To avoid confusion around the new eviction moratorium, which went into effect Tuesday, the Legal Aid Center of Southern Nevada is trying to inform tenants about qualifying for the protections.
Thursday, the nonprofit issued a fact sheet of answers to frequently asked questions which is reproduced below:
How does Nevada’s new eviction ban impact residential evictions?
Nevada’s new eviction ban prevents protected tenants from being evicted from residential properties through March 31, 2021. Importantly, the ban is not automatic so tenants must take action to protect themselves.
How do I claim the new ban’s protections?
To claim the ban’s protections, tenants must give their landlord a signed declaration verifying that they meet all of the ban’s eligibility criteria (just like tenants needed to do under the federal CDC eviction ban). Tenants can deliver the declaration to their landlord any way they want—by hand-delivery, certified mail, or email—but must keep a record of how and when it was delivered.
Who is eligible for the ban’s protection?
Tenants are eligible for the new ban’s protections if they (1) are unable to pay rent for a COVID-related reason, (2) expect to make less than $99,000 in 2020 ($198,000 if filing jointly), and (3) are likely to become homeless or forced into a group living situation if they are evicted.
What if I’ve already given my landlord a declaration under the federal CDC eviction ban?
If you’ve already given your landlord a signed CDC declaration, you don’t need to give your landlord a new declaration. The CDC declaration works for Nevada’s ban too.
What kinds of eviction does the new ban prevent?
The new ban prevents most types of evictions so long as the tenant has given the landlord a signed declaration and is currently behind on rent. This includes evictions for failure to pay rent, evictions for staying on the property after the lease expires, and “no-cause” evictions.
What kinds of eviction does the new ban allow?
The new ban doesn’t prevent evictions for lease violations not related to rent or fees, evictions for “at will” tenants (like an invited guest who refuses to leave), evictions related to nuisances, or certain evictions where a tenant rents a space in a mobile home park. The new ban might also allow eviction if the landlord can prove to the judge that (1) the tenant truly doesn’t qualify for the ban’s protections, or (2) the landlord is facing a realistic risk of foreclosure before March 31 unless the landlord can evict.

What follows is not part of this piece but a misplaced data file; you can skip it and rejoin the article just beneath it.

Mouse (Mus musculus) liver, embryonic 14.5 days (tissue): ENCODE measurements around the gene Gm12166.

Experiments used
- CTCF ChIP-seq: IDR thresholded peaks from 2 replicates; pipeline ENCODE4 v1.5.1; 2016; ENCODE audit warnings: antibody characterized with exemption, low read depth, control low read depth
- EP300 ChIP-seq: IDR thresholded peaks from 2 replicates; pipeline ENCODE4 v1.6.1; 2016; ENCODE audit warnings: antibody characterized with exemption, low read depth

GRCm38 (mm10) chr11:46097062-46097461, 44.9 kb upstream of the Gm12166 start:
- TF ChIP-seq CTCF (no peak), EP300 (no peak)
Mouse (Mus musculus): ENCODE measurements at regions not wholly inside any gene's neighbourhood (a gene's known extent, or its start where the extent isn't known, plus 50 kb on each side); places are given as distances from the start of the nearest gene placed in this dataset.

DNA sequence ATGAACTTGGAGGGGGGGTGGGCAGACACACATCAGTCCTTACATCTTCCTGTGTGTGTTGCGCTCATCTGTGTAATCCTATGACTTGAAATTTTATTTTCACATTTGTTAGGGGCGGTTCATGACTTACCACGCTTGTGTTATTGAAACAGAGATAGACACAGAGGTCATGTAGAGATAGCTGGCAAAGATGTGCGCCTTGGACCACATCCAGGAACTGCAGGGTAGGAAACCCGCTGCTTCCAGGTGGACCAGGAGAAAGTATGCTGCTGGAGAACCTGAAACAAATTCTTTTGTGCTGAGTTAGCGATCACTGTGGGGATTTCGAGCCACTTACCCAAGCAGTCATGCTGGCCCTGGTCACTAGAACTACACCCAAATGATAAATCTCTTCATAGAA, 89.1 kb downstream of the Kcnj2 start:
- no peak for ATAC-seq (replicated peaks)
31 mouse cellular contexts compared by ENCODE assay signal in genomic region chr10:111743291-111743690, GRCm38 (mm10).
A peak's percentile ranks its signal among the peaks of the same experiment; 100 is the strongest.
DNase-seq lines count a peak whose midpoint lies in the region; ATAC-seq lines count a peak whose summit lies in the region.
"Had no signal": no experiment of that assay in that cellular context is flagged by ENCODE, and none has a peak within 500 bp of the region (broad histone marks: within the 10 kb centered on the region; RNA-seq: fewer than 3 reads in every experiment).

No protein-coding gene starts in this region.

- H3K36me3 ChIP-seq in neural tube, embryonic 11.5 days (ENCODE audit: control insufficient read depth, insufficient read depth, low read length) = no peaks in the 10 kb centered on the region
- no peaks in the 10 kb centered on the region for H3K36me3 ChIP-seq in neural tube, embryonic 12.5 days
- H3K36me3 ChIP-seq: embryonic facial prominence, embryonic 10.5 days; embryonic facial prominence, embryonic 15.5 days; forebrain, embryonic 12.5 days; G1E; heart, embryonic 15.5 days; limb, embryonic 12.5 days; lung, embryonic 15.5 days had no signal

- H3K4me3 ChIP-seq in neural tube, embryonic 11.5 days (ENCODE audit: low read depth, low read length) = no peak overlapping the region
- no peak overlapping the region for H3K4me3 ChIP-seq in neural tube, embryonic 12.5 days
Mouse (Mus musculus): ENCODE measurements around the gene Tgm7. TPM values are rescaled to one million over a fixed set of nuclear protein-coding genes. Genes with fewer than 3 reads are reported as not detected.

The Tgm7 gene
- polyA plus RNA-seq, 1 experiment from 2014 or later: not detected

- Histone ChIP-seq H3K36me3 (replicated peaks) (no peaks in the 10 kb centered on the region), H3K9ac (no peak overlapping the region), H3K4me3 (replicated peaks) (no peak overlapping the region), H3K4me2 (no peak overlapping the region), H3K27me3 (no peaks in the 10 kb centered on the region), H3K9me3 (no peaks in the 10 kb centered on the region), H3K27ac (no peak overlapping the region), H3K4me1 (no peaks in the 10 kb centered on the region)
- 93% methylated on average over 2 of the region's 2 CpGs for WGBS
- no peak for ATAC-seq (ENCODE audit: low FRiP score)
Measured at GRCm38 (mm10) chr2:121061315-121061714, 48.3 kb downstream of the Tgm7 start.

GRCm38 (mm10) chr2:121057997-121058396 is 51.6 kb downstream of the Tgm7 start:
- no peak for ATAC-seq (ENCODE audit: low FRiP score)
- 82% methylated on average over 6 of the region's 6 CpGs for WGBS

What if my landlord has already started an eviction against me and filed with the court?
Under the new moratorium, the court will stay (pause) the eviction case until March 31 if the type of eviction your landlord filed is now prevented by the new ban (which most are), and there is something on file with the court showing you’ve given your landlord a signed declaration of eligibility.
What steps do I need to take to protect myself?
- Sign a CDC declaration and give it to your landlord. Keep a copy for yourself and some proof of how it was delivered. You can find a declaration form at https://www.lacsn.org/covid-19. 2. If you’re served an eviction notice, file an answer with the court even if you’ve given your landlord a declaration. You can find a link to file your answer online at https://www.lacsn.org/covid-19. If you’re served with an eviction or lockout order, file with the court a copy of your declaration and proof that you delivered it to your landlord if you haven’t already.
- Apply for rental assistance through Clark County’s CHAP program. You can find a link to CHAP at https://www.lacsn.org/covid-19.
If you think your landlord is violating the new eviction ban, file a complaint with the Attorney General’s office. If you have questions or need additional help, call Legal Aid Center’s hotline at 702-386-1070, Option 1.
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